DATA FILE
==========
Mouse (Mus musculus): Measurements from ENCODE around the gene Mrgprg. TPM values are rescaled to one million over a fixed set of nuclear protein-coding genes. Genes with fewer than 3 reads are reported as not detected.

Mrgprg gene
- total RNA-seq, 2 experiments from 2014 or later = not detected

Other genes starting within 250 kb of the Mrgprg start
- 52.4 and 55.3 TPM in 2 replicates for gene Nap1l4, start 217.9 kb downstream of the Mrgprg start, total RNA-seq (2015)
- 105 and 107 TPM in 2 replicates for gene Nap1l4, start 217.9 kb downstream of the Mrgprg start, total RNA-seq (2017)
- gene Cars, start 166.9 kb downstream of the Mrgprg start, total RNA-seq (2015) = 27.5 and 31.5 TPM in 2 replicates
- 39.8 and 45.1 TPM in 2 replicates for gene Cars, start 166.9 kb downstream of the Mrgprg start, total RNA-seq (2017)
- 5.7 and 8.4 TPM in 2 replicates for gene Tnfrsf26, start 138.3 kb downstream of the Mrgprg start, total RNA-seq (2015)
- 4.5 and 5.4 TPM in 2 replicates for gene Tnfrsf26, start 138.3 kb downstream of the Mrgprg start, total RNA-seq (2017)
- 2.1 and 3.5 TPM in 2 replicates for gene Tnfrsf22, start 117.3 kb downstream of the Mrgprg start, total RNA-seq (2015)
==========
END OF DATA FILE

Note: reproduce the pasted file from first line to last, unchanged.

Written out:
Mouse (Mus musculus): Measurements from ENCODE around the gene Mrgprg. TPM values are rescaled to one million over a fixed set of nuclear protein-coding genes. Genes with fewer than 3 reads are reported as not detected.

Mrgprg gene
- total RNA-seq, 2 experiments from 2014 or later = not detected

Other genes starting within 250 kb of the Mrgprg start
- 52.4 and 55.3 TPM in 2 replicates for gene Nap1l4, start 217.9 kb downstream of the Mrgprg start, total RNA-seq (2015)
- 105 and 107 TPM in 2 replicates for gene Nap1l4, start 217.9 kb downstream of the Mrgprg start, total RNA-seq (2017)
- gene Cars, start 166.9 kb downstream of the Mrgprg start, total RNA-seq (2015) = 27.5 and 31.5 TPM in 2 replicates
- 39.8 and 45.1 TPM in 2 replicates for gene Cars, start 166.9 kb downstream of the Mrgprg start, total RNA-seq (2017)
- 5.7 and 8.4 TPM in 2 replicates for gene Tnfrsf26, start 138.3 kb downstream of the Mrgprg start, total RNA-seq (2015)
- 4.5 and 5.4 TPM in 2 replicates for gene Tnfrsf26, start 138.3 kb downstream of the Mrgprg start, total RNA-seq (2017)
- 2.1 and 3.5 TPM in 2 replicates for gene Tnfrsf22, start 117.3 kb downstream of the Mrgprg start, total RNA-seq (2015)